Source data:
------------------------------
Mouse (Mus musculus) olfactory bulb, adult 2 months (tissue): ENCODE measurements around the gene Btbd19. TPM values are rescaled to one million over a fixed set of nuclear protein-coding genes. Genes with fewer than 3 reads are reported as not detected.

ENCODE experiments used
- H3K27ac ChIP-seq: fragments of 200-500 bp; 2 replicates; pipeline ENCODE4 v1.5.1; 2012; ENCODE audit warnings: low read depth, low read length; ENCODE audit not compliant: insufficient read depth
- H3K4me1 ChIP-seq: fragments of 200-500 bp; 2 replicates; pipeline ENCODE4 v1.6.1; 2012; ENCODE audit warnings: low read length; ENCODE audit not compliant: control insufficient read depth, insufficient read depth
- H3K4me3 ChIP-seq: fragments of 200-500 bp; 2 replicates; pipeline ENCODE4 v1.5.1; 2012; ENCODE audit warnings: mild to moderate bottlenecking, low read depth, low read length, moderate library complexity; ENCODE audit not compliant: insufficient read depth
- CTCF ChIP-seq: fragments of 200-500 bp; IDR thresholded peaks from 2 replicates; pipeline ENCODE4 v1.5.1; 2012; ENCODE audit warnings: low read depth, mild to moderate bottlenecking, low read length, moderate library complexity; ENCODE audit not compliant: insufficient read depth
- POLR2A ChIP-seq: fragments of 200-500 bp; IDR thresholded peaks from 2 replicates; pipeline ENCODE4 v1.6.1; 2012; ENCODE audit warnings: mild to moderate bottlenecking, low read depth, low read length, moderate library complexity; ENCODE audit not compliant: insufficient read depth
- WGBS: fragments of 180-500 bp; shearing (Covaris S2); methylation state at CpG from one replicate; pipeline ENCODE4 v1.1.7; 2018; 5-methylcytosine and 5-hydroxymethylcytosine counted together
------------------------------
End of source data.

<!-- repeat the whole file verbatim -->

Mouse (Mus musculus) olfactory bulb, adult 2 months (tissue): ENCODE measurements around the gene Btbd19. TPM values are rescaled to one million over a fixed set of nuclear protein-coding genes. Genes with fewer than 3 reads are reported as not detected.

ENCODE experiments used
- H3K27ac ChIP-seq: fragments of 200-500 bp; 2 replicates; pipeline ENCODE4 v1.5.1; 2012; ENCODE audit warnings: low read depth, low read length; ENCODE audit not compliant: insufficient read depth
- H3K4me1 ChIP-seq: fragments of 200-500 bp; 2 replicates; pipeline ENCODE4 v1.6.1; 2012; ENCODE audit warnings: low read length; ENCODE audit not compliant: control insufficient read depth, insufficient read depth
- H3K4me3 ChIP-seq: fragments of 200-500 bp; 2 replicates; pipeline ENCODE4 v1.5.1; 2012; ENCODE audit warnings: mild to moderate bottlenecking, low read depth, low read length, moderate library complexity; ENCODE audit not compliant: insufficient read depth
- CTCF ChIP-seq: fragments of 200-500 bp; IDR thresholded peaks from 2 replicates; pipeline ENCODE4 v1.5.1; 2012; ENCODE audit warnings: low read depth, mild to moderate bottlenecking, low read length, moderate library complexity; ENCODE audit not compliant: insufficient read depth
- POLR2A ChIP-seq: fragments of 200-500 bp; IDR thresholded peaks from 2 replicates; pipeline ENCODE4 v1.6.1; 2012; ENCODE audit warnings: mild to moderate bottlenecking, low read depth, low read length, moderate library complexity; ENCODE audit not compliant: insufficient read depth
- WGBS: fragments of 180-500 bp; shearing (Covaris S2); methylation state at CpG from one replicate; pipeline ENCODE4 v1.1.7; 2018; 5-methylcytosine and 5-hydroxymethylcytosine counted together